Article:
The Daily Stream: High-Rise Is A Stylish Dystopian Nightmare

(Welcome to The Daily Stream, an ongoing series in which the /Film team shares what they've been watching, why it's worth checking out, and where you can stream it.)

The Movie: "High-Rise"

Where You Can Stream It: HBO Max

The Pitch: Directed by Ben Wheatley and based on the 1975 novel of the same name by J.G. Ballard, "High-Rise" is a dystopian fable about classism, capitalism, and consumerism. The film is set in a luxury residential high-rise building sometime in the 1970s. This place is cushy — you could probably have everything you ever needed without every leaving the building. The richest people live near the top, while those nearer to the bottom are upper middle-class and trying to get a taste of the good life. Eventually the residents start forgetting about or caring about the outside world, and suddenly the high-rise becomes its own tiny civilization. Like all civilizations built on decadence, this one self-destructs violently. 

We follow Dr. Robert Laing (Tom Hiddleston) after he moves into an apartment on the 25th floor following the tragic death of his sister. Laing is trying to piece together his life and instead gets swept up in the madness of the building, having an affair with a single mother named Charlotte (Sienna Miller) and befriending the Wilders (Luke Evans and Elisabeth Moss), who barely eke out their existence with their children on one of the lower floors. Robert eventually gets to know the building's creator, the eccentric architect Anthony Royal (Jeremy Irons), who lives on the top floor — and then things start breaking down. Class war breaks out between the floors, and becomes violent. Life in the high-rise descends into complete chaos, and Laing is our guide. 

Why It's Essential Viewing

Dystopias are a dime a dozen. Heck, we're living in one. So what makes "High-Rise" so special? The film opens with a disheveled Dr. Laing looking like a character out of a "Mad Max" movie, wandering around the destroyed building with a really cute dog. He then proceeds to roast that dog's leg on a spit while smoking a cigarette, and we flash back three months to before it all went to hell. You'll know whether "High-Rise" is for you within the first five minutes: it's brutally straight-forward and much of the humor is found in horrific, bleak situations. The movie is at once completely straight-faced and sardonic, and while that tone may not jive with everyone, I find something comforting about the matter-of-fact presentation of the end of this microcosm of society.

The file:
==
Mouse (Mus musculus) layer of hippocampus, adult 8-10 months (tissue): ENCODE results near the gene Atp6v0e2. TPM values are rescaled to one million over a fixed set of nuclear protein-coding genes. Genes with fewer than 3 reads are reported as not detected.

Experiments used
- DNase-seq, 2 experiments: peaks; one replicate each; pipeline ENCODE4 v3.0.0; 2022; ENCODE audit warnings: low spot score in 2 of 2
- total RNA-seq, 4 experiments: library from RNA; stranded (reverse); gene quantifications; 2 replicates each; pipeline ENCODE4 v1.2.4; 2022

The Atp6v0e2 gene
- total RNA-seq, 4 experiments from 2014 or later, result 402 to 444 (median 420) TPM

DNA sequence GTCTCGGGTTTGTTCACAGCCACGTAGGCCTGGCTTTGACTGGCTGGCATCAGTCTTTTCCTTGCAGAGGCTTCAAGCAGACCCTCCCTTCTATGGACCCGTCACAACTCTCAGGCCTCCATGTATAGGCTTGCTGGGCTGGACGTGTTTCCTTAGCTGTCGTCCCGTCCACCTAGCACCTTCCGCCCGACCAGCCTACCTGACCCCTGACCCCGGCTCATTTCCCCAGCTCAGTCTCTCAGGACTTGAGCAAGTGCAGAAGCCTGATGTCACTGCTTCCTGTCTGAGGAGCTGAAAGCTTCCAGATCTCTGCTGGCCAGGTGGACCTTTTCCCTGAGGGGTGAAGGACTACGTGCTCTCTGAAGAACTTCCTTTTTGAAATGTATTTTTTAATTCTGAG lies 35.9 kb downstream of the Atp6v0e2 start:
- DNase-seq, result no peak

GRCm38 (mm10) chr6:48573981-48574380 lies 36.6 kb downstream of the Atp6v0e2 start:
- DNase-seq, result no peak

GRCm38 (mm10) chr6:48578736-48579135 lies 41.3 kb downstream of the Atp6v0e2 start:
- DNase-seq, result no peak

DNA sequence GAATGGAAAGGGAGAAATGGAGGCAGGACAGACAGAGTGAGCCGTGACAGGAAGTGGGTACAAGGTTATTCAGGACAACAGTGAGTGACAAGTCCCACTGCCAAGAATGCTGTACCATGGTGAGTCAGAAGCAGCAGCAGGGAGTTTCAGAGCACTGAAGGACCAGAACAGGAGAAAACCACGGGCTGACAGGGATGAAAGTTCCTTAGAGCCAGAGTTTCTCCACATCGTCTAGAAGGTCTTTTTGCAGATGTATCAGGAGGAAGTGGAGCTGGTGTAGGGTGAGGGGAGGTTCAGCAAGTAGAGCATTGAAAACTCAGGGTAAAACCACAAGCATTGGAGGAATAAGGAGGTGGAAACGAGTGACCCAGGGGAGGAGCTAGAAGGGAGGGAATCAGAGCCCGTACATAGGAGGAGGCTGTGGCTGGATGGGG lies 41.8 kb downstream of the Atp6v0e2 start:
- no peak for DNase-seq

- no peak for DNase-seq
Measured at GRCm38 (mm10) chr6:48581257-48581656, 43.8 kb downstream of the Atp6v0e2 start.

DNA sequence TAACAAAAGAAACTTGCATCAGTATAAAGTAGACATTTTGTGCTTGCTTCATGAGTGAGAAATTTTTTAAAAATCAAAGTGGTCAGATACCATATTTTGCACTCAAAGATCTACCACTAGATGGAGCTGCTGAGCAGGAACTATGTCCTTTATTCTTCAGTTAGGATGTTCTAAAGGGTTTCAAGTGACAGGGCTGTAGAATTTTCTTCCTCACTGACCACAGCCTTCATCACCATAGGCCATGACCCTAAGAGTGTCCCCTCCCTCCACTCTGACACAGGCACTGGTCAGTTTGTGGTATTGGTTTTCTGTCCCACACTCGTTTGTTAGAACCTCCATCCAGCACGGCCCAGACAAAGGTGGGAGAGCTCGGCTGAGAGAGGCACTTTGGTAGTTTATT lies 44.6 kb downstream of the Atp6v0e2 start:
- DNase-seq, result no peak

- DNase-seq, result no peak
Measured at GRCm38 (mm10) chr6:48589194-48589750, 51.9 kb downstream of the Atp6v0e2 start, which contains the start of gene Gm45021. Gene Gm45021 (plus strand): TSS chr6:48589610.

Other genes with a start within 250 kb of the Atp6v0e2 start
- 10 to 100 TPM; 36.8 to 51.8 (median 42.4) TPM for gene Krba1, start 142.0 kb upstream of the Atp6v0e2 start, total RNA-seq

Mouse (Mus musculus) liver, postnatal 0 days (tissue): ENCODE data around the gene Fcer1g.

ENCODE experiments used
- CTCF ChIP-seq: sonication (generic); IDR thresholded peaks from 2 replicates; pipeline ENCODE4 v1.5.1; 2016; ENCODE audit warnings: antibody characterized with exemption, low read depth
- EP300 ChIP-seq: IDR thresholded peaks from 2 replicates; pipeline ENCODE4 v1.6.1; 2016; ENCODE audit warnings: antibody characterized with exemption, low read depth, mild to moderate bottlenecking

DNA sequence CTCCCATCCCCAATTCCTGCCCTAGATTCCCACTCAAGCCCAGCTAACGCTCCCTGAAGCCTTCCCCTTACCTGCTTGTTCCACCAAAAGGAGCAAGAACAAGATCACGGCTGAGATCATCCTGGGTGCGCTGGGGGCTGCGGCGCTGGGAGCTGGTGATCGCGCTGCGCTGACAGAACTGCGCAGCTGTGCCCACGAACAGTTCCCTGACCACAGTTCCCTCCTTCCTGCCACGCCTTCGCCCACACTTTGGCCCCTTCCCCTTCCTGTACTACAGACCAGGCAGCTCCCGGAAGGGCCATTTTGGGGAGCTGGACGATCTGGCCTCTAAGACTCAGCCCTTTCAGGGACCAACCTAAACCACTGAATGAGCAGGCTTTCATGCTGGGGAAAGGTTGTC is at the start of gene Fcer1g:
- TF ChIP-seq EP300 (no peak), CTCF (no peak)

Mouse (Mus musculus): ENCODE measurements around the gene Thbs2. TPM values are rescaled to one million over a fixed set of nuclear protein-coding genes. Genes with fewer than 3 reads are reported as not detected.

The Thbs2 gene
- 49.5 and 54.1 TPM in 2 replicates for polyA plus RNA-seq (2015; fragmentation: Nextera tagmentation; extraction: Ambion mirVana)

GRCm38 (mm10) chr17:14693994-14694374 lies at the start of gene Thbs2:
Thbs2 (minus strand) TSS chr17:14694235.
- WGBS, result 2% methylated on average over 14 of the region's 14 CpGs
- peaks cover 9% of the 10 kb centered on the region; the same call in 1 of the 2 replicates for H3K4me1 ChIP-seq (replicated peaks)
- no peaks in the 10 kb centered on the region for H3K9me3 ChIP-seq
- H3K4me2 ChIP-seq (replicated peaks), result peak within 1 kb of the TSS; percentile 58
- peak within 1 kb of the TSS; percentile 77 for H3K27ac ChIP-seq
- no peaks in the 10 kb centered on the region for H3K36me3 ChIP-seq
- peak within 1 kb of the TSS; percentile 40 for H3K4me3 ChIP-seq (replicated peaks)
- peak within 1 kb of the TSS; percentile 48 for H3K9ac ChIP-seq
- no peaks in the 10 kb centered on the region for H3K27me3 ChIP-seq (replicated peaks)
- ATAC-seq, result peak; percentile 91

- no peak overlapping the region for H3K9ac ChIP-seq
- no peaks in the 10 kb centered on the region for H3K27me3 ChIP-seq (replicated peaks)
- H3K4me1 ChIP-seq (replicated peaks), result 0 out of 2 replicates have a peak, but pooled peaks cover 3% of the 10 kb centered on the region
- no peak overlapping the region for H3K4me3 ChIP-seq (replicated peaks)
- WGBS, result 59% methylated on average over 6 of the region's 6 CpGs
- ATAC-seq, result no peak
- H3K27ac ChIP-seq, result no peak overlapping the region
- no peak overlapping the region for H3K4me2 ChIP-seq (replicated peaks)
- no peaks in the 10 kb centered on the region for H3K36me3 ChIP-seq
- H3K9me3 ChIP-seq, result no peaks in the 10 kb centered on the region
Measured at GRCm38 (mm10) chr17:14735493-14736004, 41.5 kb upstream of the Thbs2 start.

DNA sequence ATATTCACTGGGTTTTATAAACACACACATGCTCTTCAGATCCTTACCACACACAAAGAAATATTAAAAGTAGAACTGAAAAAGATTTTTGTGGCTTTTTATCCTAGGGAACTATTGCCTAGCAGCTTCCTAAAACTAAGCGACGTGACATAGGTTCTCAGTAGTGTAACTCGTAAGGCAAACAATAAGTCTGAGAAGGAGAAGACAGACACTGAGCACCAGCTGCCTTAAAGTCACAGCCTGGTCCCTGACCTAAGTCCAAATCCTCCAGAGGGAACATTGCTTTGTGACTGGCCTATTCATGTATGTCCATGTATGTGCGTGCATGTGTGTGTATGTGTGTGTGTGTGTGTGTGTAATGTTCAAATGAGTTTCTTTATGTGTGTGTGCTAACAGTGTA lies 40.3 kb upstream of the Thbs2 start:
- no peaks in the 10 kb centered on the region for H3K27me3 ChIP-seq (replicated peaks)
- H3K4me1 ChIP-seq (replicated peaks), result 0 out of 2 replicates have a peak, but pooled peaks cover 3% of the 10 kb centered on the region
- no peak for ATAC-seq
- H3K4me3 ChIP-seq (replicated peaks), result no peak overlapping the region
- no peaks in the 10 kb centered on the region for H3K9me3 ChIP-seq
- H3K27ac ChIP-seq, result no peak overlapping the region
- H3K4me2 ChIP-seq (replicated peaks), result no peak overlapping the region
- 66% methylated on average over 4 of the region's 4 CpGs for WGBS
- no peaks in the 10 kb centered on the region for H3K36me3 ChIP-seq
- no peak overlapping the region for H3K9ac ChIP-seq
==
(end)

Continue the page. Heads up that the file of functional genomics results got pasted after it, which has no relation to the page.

Sure, some of the characters are absolute sociopaths, and others are like caricatures of the rich, but that in and of itself feels appropriately real. Philosopher Jean-Paul Sartre famously said "hell is other people," and "High-Rise" is perhaps cinema's greatest exploration of that idea. Not only do characters make one another miserable until it escalates into murder, but Laing spends a good portion of the movie driving himself mad trying to fit in. He makes himself uncomfortable repeatedly in an attempt to join the upper echelons of the rich, to understand the struggles of the poor, and in the end, he finds only misery. 

"High-Rise" is a visual feast, and Wheatley relishes in the gratuitousness of it all. Whether it's the Brutalist interiors of most of the building or the opulent apartments of the ridiculously wealthy, it's going to be gorgeous. Even the brutality is kind of pretty, though it's hard to find the beauty in violence. "High-Rise" is sexy, smart, and a little sadistic, but it's a pretty fascinating mirror to hold up to our current reality.